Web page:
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Research Papers: Pipeline Systems

Operating Hydrogen Gas Transmission Pipelines at Pressures Above 21 MPa

[+] Author and Article Information
Elizabeth S. Drexler

National Institute of Standards and Technology,
Applied Chemicals and Materials Division,
325 Broadway m/s 647,
Boulder, CO 80305
e-mail: elizabeth.drexler@nist.gov

Robert L. Amaro

Department of Mechanical Engineering,
University of Alabama,
401 7th Avenue,
Tuscaloosa, AL 35487
e-mail: Robert.amaro67@gmail.com

Andrew J. Slifka

National Institute of Standards and Technology,
Applied Chemicals and Materials Division,
325 Broadway m/s 647,
Boulder, CO 80305
e-mail: andrew.slifka@nist.gov

Peter E. Bradley

National Institute of Standards and Technology,
Applied Chemicals and Materials Division,
325 Broadway m/s 647,
Boulder, CO 80305
e-mail: peter.bradley@nist.gov

Damian S. Lauria

National Institute of Standards and Technology,
Office of Information Systems Management,
325 Broadway m/s 187,
Boulder, CO 80305
e-mail: damian.lauria@nist.gov

1Corresponding author.

Contributed by the Pressure Vessel and Piping Division of ASME for publication in the JOURNAL OF PRESSURE VESSEL TECHNOLOGY. Manuscript received June 11, 2018; final manuscript received October 2, 2018; published online November 12, 2018. Assoc. Editor: Steve J. Hensel. This material is declared a work of the U.S. Government and is not subject to copyright protection in the United States. Approved for public release; distribution is unlimited.

J. Pressure Vessel Technol 140(6), 061702 (Nov 12, 2018) (6 pages) Paper No: PVT-18-1115; doi: 10.1115/1.4041689 History: Received June 11, 2018; Revised October 02, 2018

The economical and efficient transportation of hydrogen gas is necessary for it to become a widespread source of energy. One way to improve the economics is to lower the cost of building hydrogen gas pipelines. The recent modification to the ASME B31.12 Code for Hydrogen Piping and Pipelines begins to lower the cost of building pipelines for hydrogen service by allowing the use of high-strength steel that will provide the same margin of safety with thinner pipe walls. Less steel directly impacts the cost of materials and welding. A means of improving efficiency would be to increase the hydrogen gas pressure to augment the volume of products transmitted through the pipeline. The recent B31.12 code modification characterized dozens of fatigue crack growth test results conducted in hydrogen gas pressurized up to 21 MPa with an upper boundary of fatigue crack growth rate (FCGR), defined as a function where all measured FCGRs fall below this boundary. In this study, different pipe geometries, strengths, and pressures with established design protocols were evaluated to determine if the code would require further modifications should linepipes be designed for higher hydrogen gas pressures, up to 34 MPa. It was shown through a numerical exercise that the code could be minimally modified and safety margins would be adequate for those pressures for steels up to and including API-5 L Grade X70.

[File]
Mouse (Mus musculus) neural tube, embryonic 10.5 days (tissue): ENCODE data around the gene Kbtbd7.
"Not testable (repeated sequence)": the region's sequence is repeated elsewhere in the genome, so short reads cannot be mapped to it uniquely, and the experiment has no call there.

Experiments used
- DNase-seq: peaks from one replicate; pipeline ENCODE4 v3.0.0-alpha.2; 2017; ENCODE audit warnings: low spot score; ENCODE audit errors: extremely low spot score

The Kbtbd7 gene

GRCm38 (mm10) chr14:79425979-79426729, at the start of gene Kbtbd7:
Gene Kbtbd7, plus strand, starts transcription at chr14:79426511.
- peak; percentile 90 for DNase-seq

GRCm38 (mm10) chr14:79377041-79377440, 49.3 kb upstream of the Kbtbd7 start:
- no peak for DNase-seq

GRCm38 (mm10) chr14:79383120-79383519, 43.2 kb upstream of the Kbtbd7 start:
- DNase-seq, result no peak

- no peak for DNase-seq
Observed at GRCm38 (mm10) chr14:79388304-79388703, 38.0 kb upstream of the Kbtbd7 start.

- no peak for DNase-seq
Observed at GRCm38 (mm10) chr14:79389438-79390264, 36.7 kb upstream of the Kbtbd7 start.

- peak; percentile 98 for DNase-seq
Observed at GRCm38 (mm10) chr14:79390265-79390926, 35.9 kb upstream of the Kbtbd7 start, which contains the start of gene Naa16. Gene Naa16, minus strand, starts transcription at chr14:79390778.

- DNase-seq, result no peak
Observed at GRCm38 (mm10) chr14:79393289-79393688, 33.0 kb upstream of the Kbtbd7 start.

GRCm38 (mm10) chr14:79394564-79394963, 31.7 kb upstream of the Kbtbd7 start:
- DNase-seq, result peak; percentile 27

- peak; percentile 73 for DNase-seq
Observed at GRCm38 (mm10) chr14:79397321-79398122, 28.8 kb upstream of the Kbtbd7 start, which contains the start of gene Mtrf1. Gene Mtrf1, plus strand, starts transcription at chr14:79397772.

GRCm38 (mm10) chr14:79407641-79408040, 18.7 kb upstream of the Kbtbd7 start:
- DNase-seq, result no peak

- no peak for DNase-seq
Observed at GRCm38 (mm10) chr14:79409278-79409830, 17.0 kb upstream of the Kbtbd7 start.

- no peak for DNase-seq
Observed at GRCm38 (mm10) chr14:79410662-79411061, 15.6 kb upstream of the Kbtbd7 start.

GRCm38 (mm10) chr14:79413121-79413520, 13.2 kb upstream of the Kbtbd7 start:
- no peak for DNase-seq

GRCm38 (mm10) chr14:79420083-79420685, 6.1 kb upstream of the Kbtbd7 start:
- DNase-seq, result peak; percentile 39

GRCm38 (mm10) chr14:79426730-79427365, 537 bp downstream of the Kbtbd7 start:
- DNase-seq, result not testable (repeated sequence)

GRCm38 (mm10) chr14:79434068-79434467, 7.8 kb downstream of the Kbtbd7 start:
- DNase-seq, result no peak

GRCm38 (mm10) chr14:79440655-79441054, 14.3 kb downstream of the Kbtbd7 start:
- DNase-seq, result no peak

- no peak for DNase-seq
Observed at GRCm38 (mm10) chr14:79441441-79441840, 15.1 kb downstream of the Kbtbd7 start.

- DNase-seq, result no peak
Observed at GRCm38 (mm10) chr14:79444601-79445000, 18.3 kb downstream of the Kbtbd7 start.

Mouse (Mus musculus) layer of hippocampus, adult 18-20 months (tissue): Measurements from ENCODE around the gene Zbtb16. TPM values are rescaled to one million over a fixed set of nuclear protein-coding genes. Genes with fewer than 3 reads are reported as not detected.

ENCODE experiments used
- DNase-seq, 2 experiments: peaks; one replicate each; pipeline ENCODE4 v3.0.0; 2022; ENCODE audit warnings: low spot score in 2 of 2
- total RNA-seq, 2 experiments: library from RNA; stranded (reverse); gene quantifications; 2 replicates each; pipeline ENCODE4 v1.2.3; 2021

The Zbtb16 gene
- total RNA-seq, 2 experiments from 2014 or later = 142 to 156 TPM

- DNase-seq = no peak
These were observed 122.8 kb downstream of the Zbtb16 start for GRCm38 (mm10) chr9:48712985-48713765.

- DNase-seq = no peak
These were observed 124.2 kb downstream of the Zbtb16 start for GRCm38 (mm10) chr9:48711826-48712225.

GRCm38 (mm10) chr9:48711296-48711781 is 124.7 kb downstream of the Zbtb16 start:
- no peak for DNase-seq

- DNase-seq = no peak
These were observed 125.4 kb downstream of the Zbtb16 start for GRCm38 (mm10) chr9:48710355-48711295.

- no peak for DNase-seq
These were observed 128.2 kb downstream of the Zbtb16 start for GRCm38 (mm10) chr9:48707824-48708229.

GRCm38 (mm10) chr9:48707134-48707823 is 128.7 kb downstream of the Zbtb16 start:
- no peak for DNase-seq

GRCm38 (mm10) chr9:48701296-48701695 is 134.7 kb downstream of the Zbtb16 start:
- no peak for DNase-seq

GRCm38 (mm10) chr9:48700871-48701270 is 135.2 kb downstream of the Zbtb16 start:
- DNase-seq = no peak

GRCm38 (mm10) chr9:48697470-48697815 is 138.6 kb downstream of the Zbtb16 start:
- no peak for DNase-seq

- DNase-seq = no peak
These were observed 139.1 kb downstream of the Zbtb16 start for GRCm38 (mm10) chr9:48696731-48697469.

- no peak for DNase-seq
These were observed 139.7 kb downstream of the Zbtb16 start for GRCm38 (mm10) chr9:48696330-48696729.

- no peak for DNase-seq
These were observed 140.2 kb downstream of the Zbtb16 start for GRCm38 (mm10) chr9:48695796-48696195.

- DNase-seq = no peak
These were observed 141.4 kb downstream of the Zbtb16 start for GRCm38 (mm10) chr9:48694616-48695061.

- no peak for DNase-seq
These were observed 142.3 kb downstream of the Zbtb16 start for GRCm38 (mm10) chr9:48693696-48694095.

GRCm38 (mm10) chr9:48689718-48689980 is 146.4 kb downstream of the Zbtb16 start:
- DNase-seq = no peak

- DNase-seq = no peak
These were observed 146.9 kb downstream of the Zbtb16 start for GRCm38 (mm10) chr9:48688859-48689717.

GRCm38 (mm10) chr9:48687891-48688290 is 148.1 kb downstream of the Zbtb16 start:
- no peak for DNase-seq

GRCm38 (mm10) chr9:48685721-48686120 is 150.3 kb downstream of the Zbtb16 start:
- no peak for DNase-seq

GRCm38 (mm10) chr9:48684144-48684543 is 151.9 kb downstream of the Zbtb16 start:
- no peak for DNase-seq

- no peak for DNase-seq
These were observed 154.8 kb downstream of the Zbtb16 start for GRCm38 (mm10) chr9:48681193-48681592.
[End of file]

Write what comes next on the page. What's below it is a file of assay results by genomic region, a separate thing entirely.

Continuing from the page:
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References

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Figures

Grahic Jump Location
Fig. 1

Microstructure of the three base metals: (a) X52, (b) X70A, and (c) X70B

Grahic Jump Location
Fig. 8

The ratio (R) of minimum to maximum hydrogen gas pressure with respect to stress intensity factor range (ΔK) for linepipes designed to the 2018 version of the code (SMYS = 483 MPa) with diameters of 508 mm or 610 mm and designed for different maximum pressures

Grahic Jump Location
Fig. 7

The ratio (R) of minimum to maximum hydrogen gas pressure with respect to stress intensity factor range (ΔK) for a linepipe designed to the 2014 code (SMYS = 359 MPa) and the 2018 version of the code (SMYS = 483 MPa) with a diameter of 324 mm and designed for a maximum pressure of 34 MPa. The vertical dotted lines show the critical range of ΔK to be avoided.

Grahic Jump Location
Fig. 6

The ratio (R) of minimum to maximum hydrogen gas pressure with respect to stress intensity factor range (ΔK) for two different maximum pressures in an X52 pipe with a diameter of 324 mm and designed for a maximum pressure of 6.9 MPa. The vertical dotted lines show the critical range of ΔK to be avoided.

Grahic Jump Location
Fig. 5

Relationship among Pmax, ΔK, and R for a reasonable operating regime for hydrogen pipelines

Grahic Jump Location
Fig. 4

Effect of pressure on the FCGR at ΔK = 14 MPa m0.5 for the three steels at hydrogen gas pressures of 5.5 MPa and 34 MPa

Grahic Jump Location
Fig. 3

Fatigue crack growth data of Grade X70 steel tested in air and hydrogen gas pressures of 5.5 MPa and 34 MPa. The solid gold line represents the upper bound on which the ASME B31.12 (2018) code is based.

Grahic Jump Location
Fig. 2

Fatigue crack growth data of Grade X52 steel tested in air, and hydrogen gas pressures of 5.5 MPa and 34 MPa. The solid gold line represents the upper bound on which the ASME B31.12 (2018) code is based.

Grahic Jump Location
Fig. 9

The ratio (R) of minimum to maximum hydrogen gas pressure with respect to stress intensity factor range (ΔK) for linepipes designed with a SMYS = 690 MPa with diameters of 508 mm or 610 mm and designed for a maximum pressure of 21 MPa or 34 MPa

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